In general, in another aspect, this specification describes a heterojunction bipolar transistor (HBT) including a substrate including a collector region, and a base region formed over the collector region. The base region includes silicon germanium (SiGe). The heterojunction bipolar transistor (HBT) further includes an emitter region formed over the silicon cap layer, in which the emitter region includes a first emitter layer being doped with a pre-determined percentage of germanium (Ge).

Implementations may provide one or more of the following advantages. The addition of germanium (Ge) and/or diffusion limiting impurities—e.g., carbon (C), nitrogen (N), fluorine (F) and/or oxygen (O)—to one or more emitter layers within an emitter region of an SiGe HBT will add additional device-tuning capability to the SiGe HBT, while maintaining the benefits of conventional SiGe HBTs. The addition of germanium (Ge) to an emitter layer can reduce the rate of dopant diffusion for phosphorus (P) and increase the rate of dopant diffusion for arsenic (As). The emitter layer (including germanium (Ge)) is also formed without an oxide interface between the emitter layer and a silicon cap layer—i.e., an SiGe HBT is provided that includes an oxide-free growth interface for polySiGe emitter nucleation and growth. In addition, an SiGe HBT is provided that includes an emitter having multiple polySiGe/polySi surface recombination interfaces. The multiple polySiGe/polySi interfaces enhance a surface recombination current of the SiGe HBT due to increased surface area for recombination provided by the multiple polySiGe/polySi interfaces. Additionally, diffusion modulating impurities can be added to the emitter layer to allow engineering and control of the formation of the base-emitter metallurgical junction within an SiGe HBT.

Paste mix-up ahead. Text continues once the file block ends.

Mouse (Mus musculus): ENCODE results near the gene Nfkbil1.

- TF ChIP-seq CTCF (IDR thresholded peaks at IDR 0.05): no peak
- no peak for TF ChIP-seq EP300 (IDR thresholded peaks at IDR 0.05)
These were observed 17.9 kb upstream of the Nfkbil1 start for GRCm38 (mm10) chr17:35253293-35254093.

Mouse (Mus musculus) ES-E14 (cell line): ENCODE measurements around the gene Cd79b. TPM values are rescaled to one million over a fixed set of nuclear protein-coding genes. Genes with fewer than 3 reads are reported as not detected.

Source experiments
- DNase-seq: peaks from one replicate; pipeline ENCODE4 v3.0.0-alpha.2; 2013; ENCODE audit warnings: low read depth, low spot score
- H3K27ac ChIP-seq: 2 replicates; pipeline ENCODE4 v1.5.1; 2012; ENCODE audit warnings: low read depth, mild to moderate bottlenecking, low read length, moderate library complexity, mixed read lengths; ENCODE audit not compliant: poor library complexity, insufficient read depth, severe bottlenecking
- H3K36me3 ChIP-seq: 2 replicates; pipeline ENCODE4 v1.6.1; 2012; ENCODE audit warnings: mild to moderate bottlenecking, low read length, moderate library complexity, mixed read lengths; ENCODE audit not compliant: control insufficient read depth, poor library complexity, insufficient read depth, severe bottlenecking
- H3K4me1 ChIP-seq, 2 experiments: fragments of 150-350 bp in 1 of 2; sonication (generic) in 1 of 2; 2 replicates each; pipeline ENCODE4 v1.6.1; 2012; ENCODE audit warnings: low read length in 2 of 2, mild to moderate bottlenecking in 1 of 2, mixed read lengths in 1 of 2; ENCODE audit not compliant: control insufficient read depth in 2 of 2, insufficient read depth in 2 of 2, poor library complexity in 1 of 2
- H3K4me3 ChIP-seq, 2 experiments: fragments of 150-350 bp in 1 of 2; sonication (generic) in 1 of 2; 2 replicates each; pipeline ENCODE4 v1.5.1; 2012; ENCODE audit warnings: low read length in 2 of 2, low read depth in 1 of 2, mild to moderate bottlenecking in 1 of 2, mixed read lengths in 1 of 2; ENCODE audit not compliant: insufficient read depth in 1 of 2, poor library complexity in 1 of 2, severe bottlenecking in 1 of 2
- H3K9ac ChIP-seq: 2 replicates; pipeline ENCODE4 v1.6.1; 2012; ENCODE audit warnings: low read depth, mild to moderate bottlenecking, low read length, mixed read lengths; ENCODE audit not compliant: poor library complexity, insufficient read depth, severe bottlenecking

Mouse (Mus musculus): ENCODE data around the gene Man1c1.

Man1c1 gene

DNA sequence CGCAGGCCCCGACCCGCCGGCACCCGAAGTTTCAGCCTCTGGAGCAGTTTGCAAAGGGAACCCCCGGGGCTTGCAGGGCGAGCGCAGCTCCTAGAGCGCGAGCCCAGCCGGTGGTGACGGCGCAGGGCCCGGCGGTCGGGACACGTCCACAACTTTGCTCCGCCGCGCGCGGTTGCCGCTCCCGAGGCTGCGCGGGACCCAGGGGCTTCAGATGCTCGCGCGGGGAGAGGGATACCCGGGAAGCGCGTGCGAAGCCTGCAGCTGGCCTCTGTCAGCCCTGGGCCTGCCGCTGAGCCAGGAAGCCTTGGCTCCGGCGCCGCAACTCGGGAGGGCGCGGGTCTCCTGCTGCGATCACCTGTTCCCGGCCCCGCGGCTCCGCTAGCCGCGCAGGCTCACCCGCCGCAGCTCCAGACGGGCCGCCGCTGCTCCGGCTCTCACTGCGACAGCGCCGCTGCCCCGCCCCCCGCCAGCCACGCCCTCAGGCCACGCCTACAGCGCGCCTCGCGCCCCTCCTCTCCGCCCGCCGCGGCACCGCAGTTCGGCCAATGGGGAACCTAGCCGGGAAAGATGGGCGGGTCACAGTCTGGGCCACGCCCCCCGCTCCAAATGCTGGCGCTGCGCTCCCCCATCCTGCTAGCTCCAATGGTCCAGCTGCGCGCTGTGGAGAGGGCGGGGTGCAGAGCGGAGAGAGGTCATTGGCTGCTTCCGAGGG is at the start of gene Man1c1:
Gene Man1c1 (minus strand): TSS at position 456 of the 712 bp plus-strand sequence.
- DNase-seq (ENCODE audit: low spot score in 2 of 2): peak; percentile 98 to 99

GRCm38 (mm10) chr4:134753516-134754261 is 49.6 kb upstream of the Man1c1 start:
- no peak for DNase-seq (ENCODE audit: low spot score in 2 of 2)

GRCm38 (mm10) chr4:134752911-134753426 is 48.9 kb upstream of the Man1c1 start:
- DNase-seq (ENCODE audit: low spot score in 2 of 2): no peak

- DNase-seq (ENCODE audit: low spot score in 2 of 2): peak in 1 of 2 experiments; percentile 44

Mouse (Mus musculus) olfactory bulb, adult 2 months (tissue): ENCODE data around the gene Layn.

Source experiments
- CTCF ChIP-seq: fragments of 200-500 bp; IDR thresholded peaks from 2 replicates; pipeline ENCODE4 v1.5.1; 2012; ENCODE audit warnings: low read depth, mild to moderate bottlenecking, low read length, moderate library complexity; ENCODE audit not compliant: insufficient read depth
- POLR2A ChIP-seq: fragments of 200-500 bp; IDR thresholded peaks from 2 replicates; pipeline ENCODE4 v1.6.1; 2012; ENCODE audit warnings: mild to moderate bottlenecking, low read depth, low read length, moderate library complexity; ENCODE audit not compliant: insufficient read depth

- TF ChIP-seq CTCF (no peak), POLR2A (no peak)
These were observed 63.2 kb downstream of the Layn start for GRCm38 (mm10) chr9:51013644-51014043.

Additionally, poly-SiGe possesses enhanced hole mobilities and activation as compared to poly-silicon, and similar electron activation and mobility for germanium (Ge) fractions up to approximately 40%. Additionally, a bandgap associated with an SiGe HBT can be tailored through control of the amount of germanium (Ge) incorporated (or doped) into the emitter region. The addition of germanium (Ge) into the emitter region further adds additional device parameter tuning to affect the collector current and base current, which also affects current gains and breakdown voltages associated with an SiGe HBT. This additional tuning capability occurs because of increased surface recombination velocity at the polySiGe/mono-silicon interface (i.e., the polySiGe/silicon cap interface).